Update: I stumbled across a Lord Acton quote that helps illustrate the distinction between the “natural” authority of voluntary institutions in civil society and the authority of the state:

“Authority that does not exist for Liberty is not authority but force.” – Lord Acton

I think that the oppression threatening democracies will not be like anything there has been in the world before….

I see an innumerable crowd of men, all alike and equal, turned in upon themselves in a restless search for those petty, vulgar pleasures with which they fill their souls….

Above these men stands an immense and protective power which alone is responsible for looking after their enjoyments and watching over their destiny. It is absolute, meticulous, ordered, provident, and kindly disposed. It would be like a fatherly authority, if, fatherlike, its aim were to prepare men for manhood, but it seeks only to keep them in perpetual childhood; it prefers its citizens to enjoy themselves provided they have only enjoyment in mind. It works readily for their happiness but it wishes to be the only provider and judge of it. It provides their security, anticipates and guarantees their needs, supplies their pleasures, directs their principal concerns, manages their industry, regulates their estates, divides their inheritances….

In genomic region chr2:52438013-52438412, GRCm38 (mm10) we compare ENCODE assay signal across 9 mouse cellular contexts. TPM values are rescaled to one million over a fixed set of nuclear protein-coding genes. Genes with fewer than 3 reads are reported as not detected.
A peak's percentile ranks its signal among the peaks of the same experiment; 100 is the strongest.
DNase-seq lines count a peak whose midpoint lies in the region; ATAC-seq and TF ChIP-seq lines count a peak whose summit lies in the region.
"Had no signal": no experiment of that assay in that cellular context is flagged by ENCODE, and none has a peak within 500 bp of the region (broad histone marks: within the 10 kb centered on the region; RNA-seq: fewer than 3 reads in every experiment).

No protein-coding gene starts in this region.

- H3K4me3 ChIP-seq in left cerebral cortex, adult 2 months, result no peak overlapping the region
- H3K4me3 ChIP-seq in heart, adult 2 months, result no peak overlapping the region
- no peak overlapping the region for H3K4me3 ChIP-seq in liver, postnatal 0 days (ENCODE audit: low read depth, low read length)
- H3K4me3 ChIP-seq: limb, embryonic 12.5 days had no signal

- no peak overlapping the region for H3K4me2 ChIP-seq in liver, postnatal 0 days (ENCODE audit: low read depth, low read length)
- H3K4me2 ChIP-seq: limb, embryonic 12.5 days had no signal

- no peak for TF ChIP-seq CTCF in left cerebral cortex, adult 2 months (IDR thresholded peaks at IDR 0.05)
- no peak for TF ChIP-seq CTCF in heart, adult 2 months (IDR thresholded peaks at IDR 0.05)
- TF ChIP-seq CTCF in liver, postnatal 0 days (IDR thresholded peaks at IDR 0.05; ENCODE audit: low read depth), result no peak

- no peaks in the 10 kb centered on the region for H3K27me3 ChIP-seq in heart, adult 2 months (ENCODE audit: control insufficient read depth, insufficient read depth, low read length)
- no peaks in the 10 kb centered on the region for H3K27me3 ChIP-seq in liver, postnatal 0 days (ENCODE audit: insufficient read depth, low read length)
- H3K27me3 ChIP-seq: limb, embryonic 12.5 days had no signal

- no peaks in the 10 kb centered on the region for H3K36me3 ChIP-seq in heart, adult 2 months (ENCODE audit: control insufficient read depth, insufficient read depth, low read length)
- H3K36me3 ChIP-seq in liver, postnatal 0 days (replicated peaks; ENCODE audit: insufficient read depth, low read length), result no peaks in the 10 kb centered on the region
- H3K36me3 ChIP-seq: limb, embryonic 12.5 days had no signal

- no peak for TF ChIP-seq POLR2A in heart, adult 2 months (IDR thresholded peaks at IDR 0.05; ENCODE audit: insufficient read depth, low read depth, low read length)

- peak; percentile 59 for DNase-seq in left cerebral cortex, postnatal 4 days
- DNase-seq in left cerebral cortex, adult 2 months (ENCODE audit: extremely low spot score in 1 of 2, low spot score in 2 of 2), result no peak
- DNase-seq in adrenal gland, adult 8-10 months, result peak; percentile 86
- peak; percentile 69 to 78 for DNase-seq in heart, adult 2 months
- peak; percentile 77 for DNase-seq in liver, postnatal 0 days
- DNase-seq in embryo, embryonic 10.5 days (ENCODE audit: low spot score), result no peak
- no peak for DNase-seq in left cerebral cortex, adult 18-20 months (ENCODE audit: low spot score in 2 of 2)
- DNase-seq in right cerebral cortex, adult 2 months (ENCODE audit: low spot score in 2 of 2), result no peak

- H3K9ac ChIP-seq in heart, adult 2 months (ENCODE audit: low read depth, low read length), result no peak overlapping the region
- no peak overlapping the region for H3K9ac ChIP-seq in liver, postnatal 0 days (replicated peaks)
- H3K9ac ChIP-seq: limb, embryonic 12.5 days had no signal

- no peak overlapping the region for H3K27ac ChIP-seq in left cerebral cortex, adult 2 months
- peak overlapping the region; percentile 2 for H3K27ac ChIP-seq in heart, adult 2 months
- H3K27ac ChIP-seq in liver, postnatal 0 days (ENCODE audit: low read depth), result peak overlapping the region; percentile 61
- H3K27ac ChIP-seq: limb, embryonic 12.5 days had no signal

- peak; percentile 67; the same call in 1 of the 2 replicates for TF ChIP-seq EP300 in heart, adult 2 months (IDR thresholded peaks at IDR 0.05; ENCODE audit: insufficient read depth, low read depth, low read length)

Thus, it reduces daily the value and frequency of the exercise of free choice; it restricts the activity of free will within a narrower range and gradually removes autonomy itself from each citizen. Equality has prepared men for all this, inclining them to tolerate all these things and often even to see them as a blessing.

Thus, the ruling power, having taken each citizen one by one into its powerful grasp and having molded him to its own liking, spreads its arms over the whole of society, covering the surface of social life with a network of petty, complicated, detailed, and uniform rules through which even the most original minds and the most energetic of spirits cannot reach the light in order to rise above the crowd. It does not break men’s wills but it does soften, bend, and control them; rarely does it force men to act but it constantly opposes what actions they perform; it does not destroy the start of anything but it stands in its way; it does not tyrannize but it inhibits, represses, drains, snuffs out, dulls so much effort that finally it reduces each nation to nothing more than a flock of timid and hardworking animals with the government as shepherd.

I have always believed that this type of organized, gentle, and peaceful enslavement just described could link up more easily than imagined with some of the external forms of freedom and that it would not be impossible for it to take hold in the very shadow of the sovereignty of this people.